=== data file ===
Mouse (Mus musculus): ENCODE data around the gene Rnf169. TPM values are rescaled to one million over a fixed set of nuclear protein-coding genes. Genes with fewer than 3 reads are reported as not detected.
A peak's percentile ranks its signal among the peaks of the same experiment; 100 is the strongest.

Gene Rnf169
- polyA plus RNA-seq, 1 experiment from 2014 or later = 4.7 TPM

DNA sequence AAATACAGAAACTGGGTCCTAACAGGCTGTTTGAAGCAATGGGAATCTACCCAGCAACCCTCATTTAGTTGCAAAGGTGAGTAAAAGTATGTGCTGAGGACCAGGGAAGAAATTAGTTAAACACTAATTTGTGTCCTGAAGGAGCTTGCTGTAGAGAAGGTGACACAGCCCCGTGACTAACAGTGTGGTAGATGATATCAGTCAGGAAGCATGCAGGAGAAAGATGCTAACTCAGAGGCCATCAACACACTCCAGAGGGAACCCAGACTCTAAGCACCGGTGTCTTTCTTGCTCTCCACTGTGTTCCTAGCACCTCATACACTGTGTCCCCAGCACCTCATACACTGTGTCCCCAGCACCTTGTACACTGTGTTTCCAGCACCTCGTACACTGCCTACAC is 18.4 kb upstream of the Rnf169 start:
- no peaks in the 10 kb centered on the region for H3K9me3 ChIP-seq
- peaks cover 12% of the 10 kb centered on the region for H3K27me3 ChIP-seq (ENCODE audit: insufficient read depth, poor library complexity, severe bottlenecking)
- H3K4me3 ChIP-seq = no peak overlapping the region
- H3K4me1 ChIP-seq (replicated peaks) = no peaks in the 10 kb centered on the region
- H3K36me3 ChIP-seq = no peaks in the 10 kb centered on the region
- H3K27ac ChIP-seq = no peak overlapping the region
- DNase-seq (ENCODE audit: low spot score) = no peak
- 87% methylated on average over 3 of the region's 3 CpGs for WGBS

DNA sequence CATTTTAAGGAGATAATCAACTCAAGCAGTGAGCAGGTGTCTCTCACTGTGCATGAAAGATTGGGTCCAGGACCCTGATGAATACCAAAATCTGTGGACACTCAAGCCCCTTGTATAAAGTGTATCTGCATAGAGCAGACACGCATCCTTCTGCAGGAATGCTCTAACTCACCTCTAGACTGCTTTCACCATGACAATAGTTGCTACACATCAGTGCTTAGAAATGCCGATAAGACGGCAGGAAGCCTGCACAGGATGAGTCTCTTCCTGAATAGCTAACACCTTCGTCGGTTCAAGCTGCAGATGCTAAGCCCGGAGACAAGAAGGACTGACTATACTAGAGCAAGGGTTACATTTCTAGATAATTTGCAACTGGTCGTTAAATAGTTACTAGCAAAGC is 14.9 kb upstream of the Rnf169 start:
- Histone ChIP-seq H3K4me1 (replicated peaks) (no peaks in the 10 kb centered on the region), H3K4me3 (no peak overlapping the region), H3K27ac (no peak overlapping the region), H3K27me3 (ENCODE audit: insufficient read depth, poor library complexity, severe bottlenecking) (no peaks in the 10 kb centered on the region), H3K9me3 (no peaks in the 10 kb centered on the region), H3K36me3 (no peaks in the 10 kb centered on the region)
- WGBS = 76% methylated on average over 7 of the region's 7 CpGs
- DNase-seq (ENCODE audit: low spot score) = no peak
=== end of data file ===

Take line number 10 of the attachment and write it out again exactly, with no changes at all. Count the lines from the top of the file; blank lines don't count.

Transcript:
- H3K36me3 ChIP-seq = no peaks in the 10 kb centered on the region